The film adopts an unusual structure, dividing itself into three distinct sections. The first stars Ryan Gosling, utilising the same quietly dangerous quality he did in Drive, as a circus motorcycle stuntman. His dangerous line of work, directionless lifestyle, and numerous tattoos suggest a man who is not invested in his future. All this changes when, as he is about to leave town, he is told about a one year old baby he unknowingly fathered. He ultimately decides to stick around for the baby, the mother (Eva Mendes) though, now has a successful boyfriend whom she is living with. Fuelled by a desire to be a father, but knowing no life other than his reckless one, he turns to crime as a means to gain money.
His criminal acts will eventually lead him to cross paths with a young cop played by Bradley Cooper, in another surprisingly impressive dramatic performance following Silver Linings Playbook. Like a serious variation on Richard Linklater’s Slacker, Cooper enters the film and then assumes the narrative, becoming the lead for the film’s second chapter.
This switch is quite a risky manoeuvre, not least because the first section is so good, and for a while at least, seems to be paying off. Cooper and Gosling’s characters are similar in that they are both around the same age, from the same town and both have 1 year old sons, yet they live on opposite sides of the law.
If the first narrative switch was unusual, the second one is even more so, jumping forward in time fifteen years, to now focus on the late-teenage offspring of Cooper and Gosling’s characters.
While the film managed to make the first switch seem quite naturalistic, this second one feels more abrupt. Though retaining the same characters and location, the third chapter can feel like part of a different movie, unlike the second and first. This separation unfortunately leads to the constant issue facing anthology/portmanteau films, of some sections being noticeably better than others. While I wouldn’t call The Place Beyond the Pines an anthology film, the first chapter is undoubtedly the best part, while the third chapter, particularly the opening half of it, is the weakest.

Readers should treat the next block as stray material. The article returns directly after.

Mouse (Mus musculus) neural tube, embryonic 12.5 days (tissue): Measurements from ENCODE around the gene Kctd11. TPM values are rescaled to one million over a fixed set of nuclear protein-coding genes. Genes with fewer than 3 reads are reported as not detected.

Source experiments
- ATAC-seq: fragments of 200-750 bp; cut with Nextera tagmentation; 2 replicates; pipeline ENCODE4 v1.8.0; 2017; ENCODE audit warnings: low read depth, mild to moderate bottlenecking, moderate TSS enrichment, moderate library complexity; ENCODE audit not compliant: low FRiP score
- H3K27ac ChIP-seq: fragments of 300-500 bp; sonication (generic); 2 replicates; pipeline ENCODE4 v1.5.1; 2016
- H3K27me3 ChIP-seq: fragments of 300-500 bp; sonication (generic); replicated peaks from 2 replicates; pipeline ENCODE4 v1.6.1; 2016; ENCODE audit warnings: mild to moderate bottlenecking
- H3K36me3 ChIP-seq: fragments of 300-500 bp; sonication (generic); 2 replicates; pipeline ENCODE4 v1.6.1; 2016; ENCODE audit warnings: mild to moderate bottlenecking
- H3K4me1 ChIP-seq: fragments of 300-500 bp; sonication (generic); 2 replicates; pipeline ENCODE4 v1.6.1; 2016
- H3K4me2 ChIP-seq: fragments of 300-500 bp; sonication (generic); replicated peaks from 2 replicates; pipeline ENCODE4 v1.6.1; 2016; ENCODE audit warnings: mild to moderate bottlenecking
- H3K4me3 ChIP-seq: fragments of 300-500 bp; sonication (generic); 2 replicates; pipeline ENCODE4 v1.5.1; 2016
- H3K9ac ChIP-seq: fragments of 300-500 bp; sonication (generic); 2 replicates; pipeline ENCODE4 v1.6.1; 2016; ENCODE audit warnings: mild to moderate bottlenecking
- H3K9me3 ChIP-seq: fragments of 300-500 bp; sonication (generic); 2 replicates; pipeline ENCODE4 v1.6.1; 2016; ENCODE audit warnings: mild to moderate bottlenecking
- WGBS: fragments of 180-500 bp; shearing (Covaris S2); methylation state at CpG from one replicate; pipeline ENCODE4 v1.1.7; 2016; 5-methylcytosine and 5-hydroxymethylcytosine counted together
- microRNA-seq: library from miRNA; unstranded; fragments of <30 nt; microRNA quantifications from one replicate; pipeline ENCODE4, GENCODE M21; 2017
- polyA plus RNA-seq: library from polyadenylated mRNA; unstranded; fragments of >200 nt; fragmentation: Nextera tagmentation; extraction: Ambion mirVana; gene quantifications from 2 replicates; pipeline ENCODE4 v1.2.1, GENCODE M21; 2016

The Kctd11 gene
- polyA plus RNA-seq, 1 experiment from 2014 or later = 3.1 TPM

Cianfrance forges some ties between the two using visual cues, with gorgeous shots following people driving through the trees, filmed from a high level, appearing throughout. Indeed, Cianfrance’s ambition spreads further than just the story. A large amount of the film is shot in long takes, including some highly impressive scenes, such as a car chase seen almost entirely via an unbroken shot from the pursuing car’s point of view.
The uneven third act almost pulls itself together come the ending though, giving us an emotional payoff, but only for one of the characters.
A bold, if uneven, commendably ambitious multi-generational drama about fathers and sons, and how their actions can affect one another, marking out Derek Cianfrance as more of a talent to watch out for.